Monday, December 13, 2010

Goodnight, brother

Today, it was different. A tiny firefly had come to greet me goodnight. Of all the places, it chose to sit on the table clock, unperturbed by the ‘tick-tack-tick-tack’ noise it was making. It took me back to my childhood memories, when we used to run behind them hoping to catch them all in vain and even earlier when we used to get scared by their tiny little blinking ‘torches’.
It was a long, long time ago when me and my brother used to share a room as little kids. We used to stay in Mathura (UP) where fireflies were not a rare sight. My brother, who was five years elder, used to frighten me by singing ‘kahin deep jale kahin dil…’ from the movie Bees Saal Baad in a shrill, scary voice whenever he saw fireflies in our room. I used to duck under the quilt, trying my best not to hear what he sang or to see the glowing flies.
A little later, the firefly moved from the table clock and settled itself on a photograph right next to the clock. We were still kids then – I wearing a huge Ray Ban glass on my nose and my brother wearing another equally big glass on his slightly bigger nose sitting hand in hand in front of the majestic Taj Mahal, the symbol of eternal love.
But when we grew a little older, fight and screams were the order of any normal day. It was as if his day wasn’t over without irritating me and mine wasn’t over without bearing with him. But now that we’ve both grown up and live miles apart, the fights are the only thing that reminds me of the khatta-meetha bond that we shared and makes me smile.
He’s a married man now, recently blessed with an angel girl, and I have my job to worry about. I could barely see the clock strike 12 as the fly started to fly again. Maybe it was trying to find its way back home, I thought as I opened the window. I searched for my mobile in the moonlight and typed ‘remember those firefly nights... goodnight, brother’.

Sunday, December 12, 2010

Confessions of a shopaholic

“It’s like you were challenging the poor guy,” my friend told me just after I snubbed the coffee mugs the shopkeeper was showing to me and walked away. “He is just selling ceramic, it’s not gold. You are not making investments,” he said, as I gleefully moved on to the next shop selling similar stuff.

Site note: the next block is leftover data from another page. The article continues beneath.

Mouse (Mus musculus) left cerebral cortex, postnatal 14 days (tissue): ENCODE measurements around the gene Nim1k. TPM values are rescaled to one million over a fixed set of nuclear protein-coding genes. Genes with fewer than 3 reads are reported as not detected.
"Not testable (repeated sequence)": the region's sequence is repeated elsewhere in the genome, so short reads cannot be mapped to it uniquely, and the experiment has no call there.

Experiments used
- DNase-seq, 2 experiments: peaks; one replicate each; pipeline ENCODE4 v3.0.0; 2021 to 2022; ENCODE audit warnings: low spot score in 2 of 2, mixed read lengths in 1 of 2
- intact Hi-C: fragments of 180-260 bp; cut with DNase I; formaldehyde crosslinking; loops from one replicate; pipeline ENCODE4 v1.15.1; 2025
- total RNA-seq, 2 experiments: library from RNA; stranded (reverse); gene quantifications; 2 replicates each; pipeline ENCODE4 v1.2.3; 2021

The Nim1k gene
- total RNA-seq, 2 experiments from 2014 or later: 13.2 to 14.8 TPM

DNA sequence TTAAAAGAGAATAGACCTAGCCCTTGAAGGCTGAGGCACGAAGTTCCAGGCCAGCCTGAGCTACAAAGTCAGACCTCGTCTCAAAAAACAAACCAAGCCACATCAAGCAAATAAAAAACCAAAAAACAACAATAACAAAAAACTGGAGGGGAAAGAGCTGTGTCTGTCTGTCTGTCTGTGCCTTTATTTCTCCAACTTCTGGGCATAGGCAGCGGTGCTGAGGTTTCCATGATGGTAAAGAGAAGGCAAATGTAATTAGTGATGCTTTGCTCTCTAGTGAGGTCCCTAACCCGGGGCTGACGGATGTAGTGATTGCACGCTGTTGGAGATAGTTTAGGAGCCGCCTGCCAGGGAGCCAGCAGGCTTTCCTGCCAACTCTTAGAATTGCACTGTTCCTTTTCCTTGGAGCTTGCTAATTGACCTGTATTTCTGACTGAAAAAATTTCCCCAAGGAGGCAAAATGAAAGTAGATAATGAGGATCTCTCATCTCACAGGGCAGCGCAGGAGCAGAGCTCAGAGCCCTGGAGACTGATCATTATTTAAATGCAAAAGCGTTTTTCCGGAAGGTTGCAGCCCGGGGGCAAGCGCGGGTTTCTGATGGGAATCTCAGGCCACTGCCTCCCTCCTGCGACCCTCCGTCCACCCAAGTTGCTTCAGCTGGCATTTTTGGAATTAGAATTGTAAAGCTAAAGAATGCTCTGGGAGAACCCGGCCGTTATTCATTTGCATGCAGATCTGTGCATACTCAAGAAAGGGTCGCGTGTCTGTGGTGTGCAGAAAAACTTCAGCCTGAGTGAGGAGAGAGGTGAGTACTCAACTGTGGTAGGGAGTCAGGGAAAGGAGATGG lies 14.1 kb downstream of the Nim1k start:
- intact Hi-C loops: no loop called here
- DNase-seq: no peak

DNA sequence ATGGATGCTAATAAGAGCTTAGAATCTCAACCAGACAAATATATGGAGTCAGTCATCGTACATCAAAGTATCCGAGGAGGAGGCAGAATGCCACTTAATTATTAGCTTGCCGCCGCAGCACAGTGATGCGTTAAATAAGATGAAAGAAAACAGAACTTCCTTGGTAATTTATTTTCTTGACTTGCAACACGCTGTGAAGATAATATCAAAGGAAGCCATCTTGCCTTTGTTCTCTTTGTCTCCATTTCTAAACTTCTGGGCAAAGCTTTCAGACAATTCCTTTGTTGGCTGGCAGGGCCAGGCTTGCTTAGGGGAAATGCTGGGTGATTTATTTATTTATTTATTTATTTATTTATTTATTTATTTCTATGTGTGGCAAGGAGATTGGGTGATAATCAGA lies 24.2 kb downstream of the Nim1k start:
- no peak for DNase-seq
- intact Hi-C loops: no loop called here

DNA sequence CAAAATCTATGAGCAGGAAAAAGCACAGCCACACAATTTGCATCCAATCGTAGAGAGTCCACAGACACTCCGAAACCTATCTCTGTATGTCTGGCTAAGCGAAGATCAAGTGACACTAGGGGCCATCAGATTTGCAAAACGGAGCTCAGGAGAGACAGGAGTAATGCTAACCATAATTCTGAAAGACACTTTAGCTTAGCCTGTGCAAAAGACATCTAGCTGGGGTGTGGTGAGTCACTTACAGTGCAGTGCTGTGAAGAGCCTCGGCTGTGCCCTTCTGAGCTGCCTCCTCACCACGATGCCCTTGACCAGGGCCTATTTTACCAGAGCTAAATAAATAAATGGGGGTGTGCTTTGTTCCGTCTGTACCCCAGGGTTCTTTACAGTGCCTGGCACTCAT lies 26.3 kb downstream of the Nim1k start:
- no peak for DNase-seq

I was on a happy trip to Dilli Haat and was in a perfectly happy, happy mood. But the word ‘challenging’ lingered for the rest of the day. This friend, a male, accompanies me to almost all splurging trips and perhaps has, by now, mastered my tricks of shopping. Whenever I ask him which colour or design to pick, he smirks, and says, “Will you pick what I ask you to?”
He knows, and I won’t.
But if men don’t know, or don’t want to know, what goes behind choosing a particular colour, they better stop “helping” us. Or, better, we women should go to those selected shops where the keepers are from the fair sex. That way, at least, both will be relieved of the tension of the battles to be fought every other hour, every other day. What actually is the science behind how women shop and how men shop?
They claim women spend unnecessarily lengthy time to choose and finalise or drop the whole idea of buying something, while they are those smart things who take decisions instantly. While we claim that most shopping decisions taken by men are lousy, colour combinations rubbish and they often go for ‘not-the-best-of-best’ offers.
Frankly, my shopping, more often than not, involves a serious series of calculated, methodical and economical steps to choosing, selecting, pondering, cross-questioning and then finally loosening the purse strings. But I never thought that my serious series of calculated steps could actually challenge shopkeepers. It must have – because after I asked the shopkeeper to pack four different colours of the same form of coffee mug with different prints, he looked flummoxed.
If challenging is the word – then be it! At least I will have a peaceful sleep if I match the colours right. Did I finally pick the right mugs, sis?